However, the cost of transporting these extremely effective ships
is _huge_.  Logistical complications is a good phrase for it.
A tender costs over 8 points per unit mass for a basically 
defenseless craft.  Even with a quality edge of about 3-4 points
per unit mass you have to have over three times the carrying
capacity of your tenders in non-ftl ships before the concept
pays off.

On the up side, most of your combat losses are going to be in
comparitively cheap non-ftl ships rather than your expensive
logistical chain, right?  Ummmm.  Don't bet on it!  Even if
you equip your tenders with cloaking devices they are going to
be vital and tempting targets for your enemy.

The higher the cost you are spending per mass unit on ships, the
more attractive the non-ftl option should be.  If you are putting
level-1 shielding on your frigates, it _really_ pays to use
non-ftl frigates for some of them.

On the other hand, if you are putting 3 arcs of fire on all your
weapons the cost edge for the non-ftl ship isn't quite as good.
Likewise, if you are paying for premium fighter craft you don't
save as much by going non-ftl.	Fighter craft can be the most
expensive weapon there is on a per mass basis.

Basically, the ratio between points spent on weapons versus the
points spent on everything else is what will tell you how much
benefit you will get from making a non-ftl version.

For example, a missile ship with special systems like shields,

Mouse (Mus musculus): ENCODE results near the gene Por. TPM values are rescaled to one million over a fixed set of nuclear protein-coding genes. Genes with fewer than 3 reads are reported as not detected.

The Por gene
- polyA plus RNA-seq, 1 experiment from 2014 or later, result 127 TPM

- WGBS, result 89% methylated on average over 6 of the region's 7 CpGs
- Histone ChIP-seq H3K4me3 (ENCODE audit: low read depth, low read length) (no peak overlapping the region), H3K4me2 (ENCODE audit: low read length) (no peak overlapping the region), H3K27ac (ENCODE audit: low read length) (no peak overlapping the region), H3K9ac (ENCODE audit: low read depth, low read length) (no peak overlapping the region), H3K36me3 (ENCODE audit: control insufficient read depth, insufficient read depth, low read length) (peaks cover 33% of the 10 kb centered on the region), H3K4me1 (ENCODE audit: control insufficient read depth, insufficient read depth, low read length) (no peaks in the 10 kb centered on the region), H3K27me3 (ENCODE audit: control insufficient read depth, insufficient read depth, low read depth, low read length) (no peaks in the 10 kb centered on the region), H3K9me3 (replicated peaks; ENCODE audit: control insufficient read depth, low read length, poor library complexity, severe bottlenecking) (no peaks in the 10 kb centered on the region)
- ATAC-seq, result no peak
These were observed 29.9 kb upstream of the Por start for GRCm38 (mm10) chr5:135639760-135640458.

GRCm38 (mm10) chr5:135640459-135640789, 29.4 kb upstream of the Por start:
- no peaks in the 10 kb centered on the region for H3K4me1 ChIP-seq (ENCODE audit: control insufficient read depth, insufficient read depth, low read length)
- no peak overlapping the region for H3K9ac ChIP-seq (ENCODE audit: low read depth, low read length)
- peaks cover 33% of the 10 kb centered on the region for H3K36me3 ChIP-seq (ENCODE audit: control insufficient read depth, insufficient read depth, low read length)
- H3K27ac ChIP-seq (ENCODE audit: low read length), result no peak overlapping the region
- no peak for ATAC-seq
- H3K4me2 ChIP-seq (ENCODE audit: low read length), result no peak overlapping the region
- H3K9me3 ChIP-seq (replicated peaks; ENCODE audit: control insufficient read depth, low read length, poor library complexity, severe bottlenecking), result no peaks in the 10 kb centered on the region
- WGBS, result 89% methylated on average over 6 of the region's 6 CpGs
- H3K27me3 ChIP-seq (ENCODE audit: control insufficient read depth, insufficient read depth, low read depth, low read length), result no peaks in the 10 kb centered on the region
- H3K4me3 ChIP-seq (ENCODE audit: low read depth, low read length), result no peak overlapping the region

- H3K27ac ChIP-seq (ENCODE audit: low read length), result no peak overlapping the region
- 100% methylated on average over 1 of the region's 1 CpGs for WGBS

cloaking, sensors, ECM or reflex fields can get a lot of benefit
from being made into a non-ftl design.

A non-ftl design with no special systems is only going to have
about a 22.5% advantage in combat ability by mass and between 
+3% and -3% in cost.  This means that to be effective there would
have to be over 5 times as much mass in non-ftl ships as their
tenders.  (A ratio of 40 to 49 in damage absorption vs a ratio
of 60 to 49 in dealing damage.)  Square root(1.5)

So the minimum combat advantage by mass a non-ftl ship will have
will be 22.5%, and it can go higher than 40% with some designs.
With 1-arc weapons, or missiles, the combat advantage by cost
could be as much as 45%!

Note:  If you are designing a scout ship, then for purposes of
considering whether you want a non-ftl version or not, count
the sensor systems you purchase as weapons.  Also, the
Weasel-Generator counts as weapons for this determination as
well.  So weasels and dedicated scouts are most economically
done as FTL ships.

Michael Sandy

Ob silly ship:	Coffin #583412	(You don't name ships this small,
				 just number them.)
Mass 1
Move 8
Ftl  none
Strm Fully  (Why not?  Its effectively free)
damage 1

systems: (.75 mass rounds up to 1 mass)
submunition pack or C-beam PCS

cost:  7 or 9

If anyone sneezes on one of these, it dies, but it just isn't
cost effective to shoot them if anything else is in range.
Especially if it combat resolution is simultaneous and all
you manage to do is destroy an out-of-ammo ship.